The iPhone 4s uses a backlit CMOS sensor, and I have noticed that some other point and shoot cameras do as well. What does that mean for photography, and if it is a benefit why do DSLR cameras not use it?

Also terms I found: Backlit, Back-illuminated, Backside illumination, BSI, BI

  • \$\begingroup\$ This seems to be becoming more popular in the smartphone market. For example the Nokia Lumia 920. \$\endgroup\$
    – dpollitt
    Commented Sep 5, 2012 at 23:27
  • \$\begingroup\$ The only significant disadvantage is cost, because they're harder to manufacture. Thus they are only used on tiny sensors where the pixels would actually benefit from it by a meaningful amount, such as smartphone sensors. \$\endgroup\$ Commented May 20, 2015 at 1:17

2 Answers 2


Normally in the manufacture of a camera sensor the photosensitive "pixels" are formed on top of a silicon wafer, onto which several layers of circuitry are added to facilitate reading out the pixel values. This circuitry blocks some of the incident light from hitting the photosensitive areas, reducing sensitivity of the sensor (thereby requiring more amplification, which increases noise).

BSI sensors are created in the same way, but the silicon wafer is flipped over and ground down to make it thin enough for light to shine through from the other side. The readout circuitry no longer gets in the way and allows the sensor to capture up to twice as much light.

There are problems associated with this technique: mounting the circuitry that way increases cross-talk, whereby signals on different lines interfere with each other - this can cause pixels to bleed into each other.

The only commercial BSI sensors to date are very small units, cell phone and compact sizes. The technology is regarded by some as a bit of a marketing gimmick, not really producing the claimed benefits. This is principally due to:

  • Efficiency is more important with smaller sensors as their smaller pixels capture less light to begin with.

  • Gains from moving the wiring to the back are apparently greatest when the pixel sizes hit around 1.1 microns (such as the case with the 8MP iPhone sensor). For larger pixels the losses due to the wiring are not as great (as there's more space for the wires).

  • Having the metalisation layer on the front also causes diffraction effects which are significant as the pixels are only a couple of times the wavelength of light.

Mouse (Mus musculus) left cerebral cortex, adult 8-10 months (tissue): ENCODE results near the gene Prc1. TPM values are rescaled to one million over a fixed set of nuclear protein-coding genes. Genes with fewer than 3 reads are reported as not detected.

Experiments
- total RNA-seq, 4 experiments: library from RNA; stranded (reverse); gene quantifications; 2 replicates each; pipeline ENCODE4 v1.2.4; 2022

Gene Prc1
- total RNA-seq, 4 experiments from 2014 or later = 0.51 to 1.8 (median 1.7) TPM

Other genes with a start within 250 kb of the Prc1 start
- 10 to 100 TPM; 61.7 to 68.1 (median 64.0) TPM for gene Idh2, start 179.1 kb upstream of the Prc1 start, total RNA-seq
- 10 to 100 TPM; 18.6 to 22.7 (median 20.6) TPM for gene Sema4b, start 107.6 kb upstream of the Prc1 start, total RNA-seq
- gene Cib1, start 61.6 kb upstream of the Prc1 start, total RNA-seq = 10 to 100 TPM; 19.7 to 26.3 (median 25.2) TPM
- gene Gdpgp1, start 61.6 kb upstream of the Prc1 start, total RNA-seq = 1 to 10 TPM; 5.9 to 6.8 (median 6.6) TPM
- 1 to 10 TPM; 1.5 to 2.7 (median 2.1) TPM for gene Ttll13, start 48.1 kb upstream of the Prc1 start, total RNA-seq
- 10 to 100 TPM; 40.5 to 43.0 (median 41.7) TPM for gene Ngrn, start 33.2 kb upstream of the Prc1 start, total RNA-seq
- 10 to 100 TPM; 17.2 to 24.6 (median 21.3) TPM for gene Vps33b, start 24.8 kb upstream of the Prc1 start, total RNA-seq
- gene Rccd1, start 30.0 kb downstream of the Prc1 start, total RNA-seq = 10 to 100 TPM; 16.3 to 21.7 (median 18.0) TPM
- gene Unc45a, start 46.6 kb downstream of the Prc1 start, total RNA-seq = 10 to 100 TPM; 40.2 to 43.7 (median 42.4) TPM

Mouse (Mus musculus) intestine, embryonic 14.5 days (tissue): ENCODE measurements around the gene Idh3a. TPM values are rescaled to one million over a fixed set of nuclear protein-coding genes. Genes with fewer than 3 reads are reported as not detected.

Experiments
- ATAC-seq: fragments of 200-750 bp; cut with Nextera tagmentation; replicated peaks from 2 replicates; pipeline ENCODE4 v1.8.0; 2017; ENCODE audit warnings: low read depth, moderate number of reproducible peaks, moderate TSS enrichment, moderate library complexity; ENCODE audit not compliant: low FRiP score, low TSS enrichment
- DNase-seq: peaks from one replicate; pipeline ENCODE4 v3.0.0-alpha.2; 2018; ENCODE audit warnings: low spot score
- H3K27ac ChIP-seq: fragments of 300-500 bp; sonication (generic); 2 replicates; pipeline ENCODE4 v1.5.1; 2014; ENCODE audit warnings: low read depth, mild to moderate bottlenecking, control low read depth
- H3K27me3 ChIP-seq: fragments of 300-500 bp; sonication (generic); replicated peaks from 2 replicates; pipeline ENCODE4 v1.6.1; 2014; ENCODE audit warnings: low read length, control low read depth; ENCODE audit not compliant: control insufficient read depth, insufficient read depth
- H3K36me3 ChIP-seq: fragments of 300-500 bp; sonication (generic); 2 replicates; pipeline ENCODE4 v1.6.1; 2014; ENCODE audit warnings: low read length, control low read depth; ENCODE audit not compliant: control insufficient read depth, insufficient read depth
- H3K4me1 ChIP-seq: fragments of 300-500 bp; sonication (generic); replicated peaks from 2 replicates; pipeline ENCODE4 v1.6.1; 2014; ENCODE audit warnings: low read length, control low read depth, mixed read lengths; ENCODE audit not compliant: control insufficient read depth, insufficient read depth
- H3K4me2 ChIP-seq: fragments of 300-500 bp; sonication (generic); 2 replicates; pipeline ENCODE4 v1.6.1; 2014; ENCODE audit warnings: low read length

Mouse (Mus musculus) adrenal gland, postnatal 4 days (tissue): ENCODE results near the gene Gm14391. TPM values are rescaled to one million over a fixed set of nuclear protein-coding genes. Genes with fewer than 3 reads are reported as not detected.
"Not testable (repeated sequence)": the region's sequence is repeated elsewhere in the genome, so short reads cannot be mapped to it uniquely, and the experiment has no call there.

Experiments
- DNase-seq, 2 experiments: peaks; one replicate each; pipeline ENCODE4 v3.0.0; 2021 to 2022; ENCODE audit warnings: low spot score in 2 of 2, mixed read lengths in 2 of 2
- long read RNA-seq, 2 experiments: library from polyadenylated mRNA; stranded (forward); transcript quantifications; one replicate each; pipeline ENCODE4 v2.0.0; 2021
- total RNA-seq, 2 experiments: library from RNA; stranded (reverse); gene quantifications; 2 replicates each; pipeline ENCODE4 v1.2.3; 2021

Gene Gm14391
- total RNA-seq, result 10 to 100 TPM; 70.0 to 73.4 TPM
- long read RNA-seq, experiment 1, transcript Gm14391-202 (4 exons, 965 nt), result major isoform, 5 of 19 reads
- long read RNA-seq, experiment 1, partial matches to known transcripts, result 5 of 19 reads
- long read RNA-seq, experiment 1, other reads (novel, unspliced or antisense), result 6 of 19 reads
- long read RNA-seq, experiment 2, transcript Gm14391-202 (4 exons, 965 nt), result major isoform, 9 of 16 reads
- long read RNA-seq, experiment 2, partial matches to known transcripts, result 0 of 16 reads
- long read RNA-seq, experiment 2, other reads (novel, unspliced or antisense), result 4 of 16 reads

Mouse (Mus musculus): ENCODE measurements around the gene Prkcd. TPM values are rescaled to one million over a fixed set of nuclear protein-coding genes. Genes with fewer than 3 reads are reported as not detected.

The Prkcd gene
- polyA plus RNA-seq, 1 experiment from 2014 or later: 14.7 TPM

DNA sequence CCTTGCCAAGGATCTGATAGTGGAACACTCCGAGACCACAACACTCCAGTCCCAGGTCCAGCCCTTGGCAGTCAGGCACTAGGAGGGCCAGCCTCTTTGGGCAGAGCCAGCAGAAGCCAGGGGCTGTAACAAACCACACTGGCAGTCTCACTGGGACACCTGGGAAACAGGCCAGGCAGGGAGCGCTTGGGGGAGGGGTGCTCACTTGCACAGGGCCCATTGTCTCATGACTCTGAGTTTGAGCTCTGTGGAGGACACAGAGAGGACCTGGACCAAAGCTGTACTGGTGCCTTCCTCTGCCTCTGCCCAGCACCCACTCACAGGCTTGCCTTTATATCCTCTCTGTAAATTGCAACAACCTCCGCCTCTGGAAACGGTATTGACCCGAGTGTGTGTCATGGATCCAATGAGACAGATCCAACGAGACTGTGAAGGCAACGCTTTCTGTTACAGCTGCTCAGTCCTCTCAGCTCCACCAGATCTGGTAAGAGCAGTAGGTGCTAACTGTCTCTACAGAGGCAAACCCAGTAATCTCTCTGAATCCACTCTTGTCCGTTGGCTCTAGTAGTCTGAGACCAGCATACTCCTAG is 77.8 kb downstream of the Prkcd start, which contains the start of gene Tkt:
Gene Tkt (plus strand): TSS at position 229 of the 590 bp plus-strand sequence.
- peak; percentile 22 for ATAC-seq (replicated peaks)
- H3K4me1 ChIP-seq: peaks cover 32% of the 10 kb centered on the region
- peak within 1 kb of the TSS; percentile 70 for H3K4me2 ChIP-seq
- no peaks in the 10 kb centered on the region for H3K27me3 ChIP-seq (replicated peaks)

• The manufacturing processes is more difficult, reducing yield, making it costly to scale up the design.

  • BSI sensors are mechanically much weaker due to the wafer thinning, a large BSI sensor would be very prone to breakage.

  • 2
    \$\begingroup\$ Are you secretly a computer engineer? \$\endgroup\$
    – dpollitt
    Commented Oct 5, 2011 at 19:28
  • 4
    \$\begingroup\$ Oh no my secret is out! \$\endgroup\$
    – Matt Grum
    Commented Oct 6, 2011 at 11:04
  • \$\begingroup\$ 4 Years in the future - any thoughts on Sony's new full frame BSI sensor? Are your points still valid today? I'm curious to know if those disadvantages have been overcome by recent advances in technology. \$\endgroup\$
    – erotavlas
    Commented Sep 10, 2015 at 1:19
  • \$\begingroup\$ @erotavlas The limited gains in efficiency for large sensors still holds true - the A7RII is only something 0.3 stops more sensitive than the A7R (gains in low light performance have come from the dual conversion gain architecture, not BSI). However BSI allows for more on chip logic and faster readout to enable 4K video and silent shutter functions. \$\endgroup\$
    – Matt Grum
    Commented Sep 10, 2015 at 11:33

CMOS sensors allow much faster operation since they can be read extremely quickly.

Back-Side-Illumination (BSI) means that the circuitry is on the opposite side versus incoming light. This lets it capture more light compared to a standard design.

DSLRs use CMOS because of the speed, although CCDs are known to be of higher image quality and those are used in Medium-Format digital cameras and backs, although shooting speed is often limited to 1/2 - 2 FPS, while DSLRs can shoot at over 10 FPS.

DSLRs use another method to increase the fill-factor and instead have a microlens array. The ultimate is a gapless microlens array which gathers all incoming light towards photosites. I imagine they could use BSI instead but somethimes the microlens array is used to corrects for light fall-off due to angle of indicence, something which BSI does not help with.


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